Steam of Life. Courtesy of Mika Hotakainen

By Yun-hua Chen.

Organised by The Institute of Psychoanalysis under the Honorary Presidency of Bernardo Bertolucci, the Sixth European Psychoanalytic Film Festival is a miniature film festival with the specific theme of “Border-Crossing: Migration Across National and Mental States”. It is curated by Andrea Sabbadini and hosted at BAFTA, London, with 11 European films along with discussion sessions centred around these films’ representation of transitional space of psychological or geographical passage. During each Q&A session, an invited psychoanalyst responds to the film first, usually according to their understanding of the traumatic loss of languages and identities during and after the border-crossing process. Then the filmmaker, actor or someone involved in the production process provides background anecdotes and answers questions from the audience. Among the eleven films from a wide range of geopolitical settings and historical backgrounds, there are six features (The Immigrant, 1917, The Reverse, 2009, Buick Riviera, 2008, Mine Own Executioner, 1948, Il vento fa il suo giro, 2005, Princesas, 2005), three long documentaries (Steam of Life, 2010, La Forteresse, 2008, Hotel Sahara, 2009), two shorts (Stuck on Christmas, 2010, The Postcard, 2009). It is delightful to see these European films with limited distribution routes being screened at BAFTA. In addition to screenings and Q&As, there are also academic lectures and round-tables with analysts and film scholars. As the film festival aims to provide a platform for psychoanalysts, psychotherapists, filmmakers and film scholars to engage in a dialogue, it is situated at the crossroad between film theory and practice, filmmaker and spectator, psychoanalysts’ perspectives on films and film scholars’ perspective on psychoanalysis.

Steam of Life. Courtesy of Mika Hotakainen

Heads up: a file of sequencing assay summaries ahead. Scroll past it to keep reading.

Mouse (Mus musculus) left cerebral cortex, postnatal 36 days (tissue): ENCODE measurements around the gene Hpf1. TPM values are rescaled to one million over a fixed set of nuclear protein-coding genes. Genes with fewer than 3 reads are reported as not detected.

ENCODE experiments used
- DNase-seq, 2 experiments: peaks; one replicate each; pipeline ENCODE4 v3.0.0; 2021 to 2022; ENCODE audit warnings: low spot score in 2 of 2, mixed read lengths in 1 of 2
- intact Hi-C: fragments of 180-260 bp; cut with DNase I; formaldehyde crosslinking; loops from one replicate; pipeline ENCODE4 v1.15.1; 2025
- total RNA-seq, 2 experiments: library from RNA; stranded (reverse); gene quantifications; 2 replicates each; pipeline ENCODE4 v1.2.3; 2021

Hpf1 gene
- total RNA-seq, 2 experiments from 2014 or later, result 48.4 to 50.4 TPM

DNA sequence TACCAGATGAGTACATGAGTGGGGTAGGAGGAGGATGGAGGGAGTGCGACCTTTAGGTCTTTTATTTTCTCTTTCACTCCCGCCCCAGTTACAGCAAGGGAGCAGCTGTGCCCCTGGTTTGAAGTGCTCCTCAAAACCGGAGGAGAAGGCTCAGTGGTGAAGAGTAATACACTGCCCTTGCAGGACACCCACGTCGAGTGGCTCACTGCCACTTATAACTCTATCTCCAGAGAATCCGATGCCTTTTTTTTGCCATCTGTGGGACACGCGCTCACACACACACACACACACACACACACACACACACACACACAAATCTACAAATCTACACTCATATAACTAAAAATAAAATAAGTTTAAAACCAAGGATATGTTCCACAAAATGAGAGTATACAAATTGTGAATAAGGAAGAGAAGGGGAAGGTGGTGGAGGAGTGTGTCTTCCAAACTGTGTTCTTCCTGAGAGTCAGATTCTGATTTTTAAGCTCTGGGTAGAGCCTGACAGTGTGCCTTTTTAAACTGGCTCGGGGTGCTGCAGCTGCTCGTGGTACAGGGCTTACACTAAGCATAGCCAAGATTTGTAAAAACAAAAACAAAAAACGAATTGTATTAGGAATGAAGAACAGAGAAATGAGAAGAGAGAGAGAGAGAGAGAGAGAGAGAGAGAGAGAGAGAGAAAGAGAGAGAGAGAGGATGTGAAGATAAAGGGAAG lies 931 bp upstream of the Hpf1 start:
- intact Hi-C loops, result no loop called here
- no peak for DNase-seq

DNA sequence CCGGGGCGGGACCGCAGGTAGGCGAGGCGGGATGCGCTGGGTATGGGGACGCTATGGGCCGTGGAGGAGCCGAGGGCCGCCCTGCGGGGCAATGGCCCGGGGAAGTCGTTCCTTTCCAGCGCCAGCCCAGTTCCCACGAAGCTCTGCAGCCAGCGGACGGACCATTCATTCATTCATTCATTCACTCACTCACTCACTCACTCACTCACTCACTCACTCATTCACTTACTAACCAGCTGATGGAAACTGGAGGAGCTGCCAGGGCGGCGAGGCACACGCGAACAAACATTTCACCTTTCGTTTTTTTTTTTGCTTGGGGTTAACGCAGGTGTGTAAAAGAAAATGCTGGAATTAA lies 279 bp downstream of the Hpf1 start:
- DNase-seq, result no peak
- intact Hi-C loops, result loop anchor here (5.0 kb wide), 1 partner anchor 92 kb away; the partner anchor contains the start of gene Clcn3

Steam of Life, directed by Jonas Berghall and Mika Hotakainen, is reminiscent of Ferzan Ozpetek’s Hamam although according to the interview with Hotakainen, the filmmakers have not watched the film. Investigating masculinity in the Finnish context, this documentary collects images of sauna of diverse sizes and types and in different locations, ranging from a sauna within a van in the forest to a sauna converted from a public phone booth. Against the backdrop of wooden walls and benches, intimate conversations flow between male protagonists of different socioeconomic backgrounds, age groups and body shapes; there are the elderly and the young, the horizontally challenged and the muscled, two good friends both with Dome Syndrome, miners, and a man who keeps a bear as a pet. While they comfortably expose their bodies in saunas, their stories are very personal about various turns and losses in life, in their roles as a son, a husband or a father. One sauna-goer’s daughter becomes his stepsister. An alcoholic robber is transformed into a content father. A father is forbidden by his ex-wife to see his child for 13 years after divorce. Another father strives to come to terms with the bereavement of his two infant children. These recounted snippets of life, separated by the insertion of stunning landscapes of Finnish countryside, have been assembled by Berghall and Hotakainen during their road trip over the period of one and half years with a crew of five people. As the camera goes very close to the protagonists and candidly shows bulging stomach, blemish, wrinkles and fingernails with black edges, this documentary goes towards haptic images of human bodies, powerfully ending with edited images of collective singing of these protagonists whose formerly unclothed bodies are now clothed.